A Show of Steel: NYC exhibition highlights naval warship built with WTC steel

A Show of Steel
NYC exhibition highlights naval warship built with WTC steel
By Jane Jerrard

There are countless memorials, tributes and remembrances to the victims who fell at the World Trade Center on Sept. 11. But few are as powerful as the U.S. Navy’s new warship, the USS New York, whose bow was forged from 7 ½ tons of steel recovered from Ground Zero. And now, the Tribute WTC Visitor Center offers a look at the people who refined that steel, built the ship and serve on it today.

The Tribute WTC Visitor Center’s current special exhibit, USS New York: In Tribute, offers a look at the warship, whose bow was forged from 7½ tons of steel recovered from Ground Zero. Photo courtesy of the Tribute WTC Visitor Center

The exhibit tells the story of the people who refined that steel, built the ship and serve on it today. Poto courtesy of the Tribute WTC Visitor Center


TRIBUTE WTC
The Tribute WTC Visitor Center, located along the south side of the World Trade Center site, was created by the September 11th Families’ Association. It includes five galleries that offer permanent and rotating exhibits on topics related to Sept. 11.

Right now, the center’s special exhibit is USS New York: In Tribute. “You have to think about the steel that they used,” says Lee Ielpi, one of the founders of the Tribute WTC Visitor Center, who lost his firefighter son in the collapse of the World Trade Center. “They refined the steel … and used that in the bow stem. That’s the first piece that cuts through the water. It’s tremendously significant.”

AN EXHIBIT BUILT AROUND PEOPLE
As with Tribute WTC’s other exhibits, the USS New York exhibit focuses on people—specifically, the people behind each stage of building and serving on the warship. But the exhibit is also a departure for the center: “This exhibit is different for us because it tells a very specific story, and it’s a national story,” says Meriam Lobel, the center’s curator. “Our previous exhibits have dealt with specific communities in New York—the works, transportation, etc. This exhibit speaks to the nation.”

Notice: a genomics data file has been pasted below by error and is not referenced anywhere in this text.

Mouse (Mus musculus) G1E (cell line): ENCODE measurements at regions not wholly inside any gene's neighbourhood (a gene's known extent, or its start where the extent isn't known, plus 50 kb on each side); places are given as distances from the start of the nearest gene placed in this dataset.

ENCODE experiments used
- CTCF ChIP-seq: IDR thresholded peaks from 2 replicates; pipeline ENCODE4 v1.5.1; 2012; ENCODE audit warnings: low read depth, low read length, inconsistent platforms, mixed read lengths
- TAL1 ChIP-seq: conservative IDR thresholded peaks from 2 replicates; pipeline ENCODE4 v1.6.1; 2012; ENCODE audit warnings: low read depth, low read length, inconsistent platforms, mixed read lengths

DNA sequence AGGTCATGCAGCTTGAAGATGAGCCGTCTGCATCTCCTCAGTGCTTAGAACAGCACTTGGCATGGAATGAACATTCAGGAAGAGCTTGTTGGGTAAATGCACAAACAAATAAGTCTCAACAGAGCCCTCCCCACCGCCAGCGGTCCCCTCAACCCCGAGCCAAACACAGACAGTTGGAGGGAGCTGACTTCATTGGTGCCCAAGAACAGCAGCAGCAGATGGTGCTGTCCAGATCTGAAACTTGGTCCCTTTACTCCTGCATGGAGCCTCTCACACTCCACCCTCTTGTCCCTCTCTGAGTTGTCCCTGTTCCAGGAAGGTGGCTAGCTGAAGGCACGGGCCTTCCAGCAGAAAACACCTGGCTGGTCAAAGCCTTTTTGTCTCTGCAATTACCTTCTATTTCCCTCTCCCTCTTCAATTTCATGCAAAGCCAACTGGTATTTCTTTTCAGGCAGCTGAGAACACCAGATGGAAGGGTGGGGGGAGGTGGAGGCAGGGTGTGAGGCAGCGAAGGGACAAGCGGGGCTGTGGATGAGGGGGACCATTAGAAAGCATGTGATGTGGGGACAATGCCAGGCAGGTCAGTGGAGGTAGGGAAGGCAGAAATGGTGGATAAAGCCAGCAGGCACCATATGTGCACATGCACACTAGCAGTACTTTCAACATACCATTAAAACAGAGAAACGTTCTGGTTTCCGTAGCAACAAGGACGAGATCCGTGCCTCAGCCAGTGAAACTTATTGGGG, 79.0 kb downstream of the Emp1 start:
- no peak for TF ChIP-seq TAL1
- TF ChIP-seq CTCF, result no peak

The USS New York exhibit first details how the steel debris was transported to Louisiana, where it was delicately recycled and then refined. “You can hear from the people who worked on the project there, many of whom were survivors of Katrina,” Lobel says. The shipbuilders, who are quoted in the exhibit, devoted themselves to building the USS New York as a “testimonial to America’s resolve,” treating the steel with reverence and respect.

An interactive section of the exhibit lets visitors explore the unique features of the state-of-the-art amphibious transport ship, from the new stealth technology in the ship’s outer skin that makes it very hard to detect, to the symbolic crest of the ship, which contains tributes to the state of New York, the FDNY, the NYPD and other entities.

The last part of the exhibit focuses on the ship’s crew—all of whom volunteered for the New York. There are quotes and stories from crewmembers, the ship’s captain and the chaplain, all of whom are proud to be part of the tribute warship. “When the ship was in port, crewmembers took turns staffing the exhibit and telling visitors about the ship,” Lobel recalls. “And during Fleet Week, they came down and did some painting and touch-up work for us.” In turn, Tribute WTC has been supportive of the crew, even hosting a reception for their families in the visitors’ center.

Visitors to the exhibit are invited to write notes to the crew of the USS New York.

A BEAUTIFUL MESSAGE
Asked about what part of the exhibit he finds most powerful, Ielpi says, “It might be as simple as the photo of the ship. It sends a beautiful message. That ship was built specifically to carry a landing force of Marines, but it will be used for humanitarian purposes more than war. Ships like this one deliver aid after tsunamis, earthquakes and hurricanes. And when it arrives, carrying the name of New York, it will demonstrate to people that we’re a generous and peaceful people.” He adds, “But it is a warship, and it also says that if our freedoms are challenged, we’ll continue to fight for our freedoms.”

USS New York: In Tribute runs until April 12, 2010. The Tribute Center’s next special exhibit will look at the uniformed services that responded on Sept. 11, and how they’ve changed since then.

For more information on the Tribute WTC Visitor Center, go to www.tributewtc.org. For facts and details about the USS New York, visit www.ussnewyork.com.

Jane Jerrard lives in Chicago and writes regularly for FireRescue.

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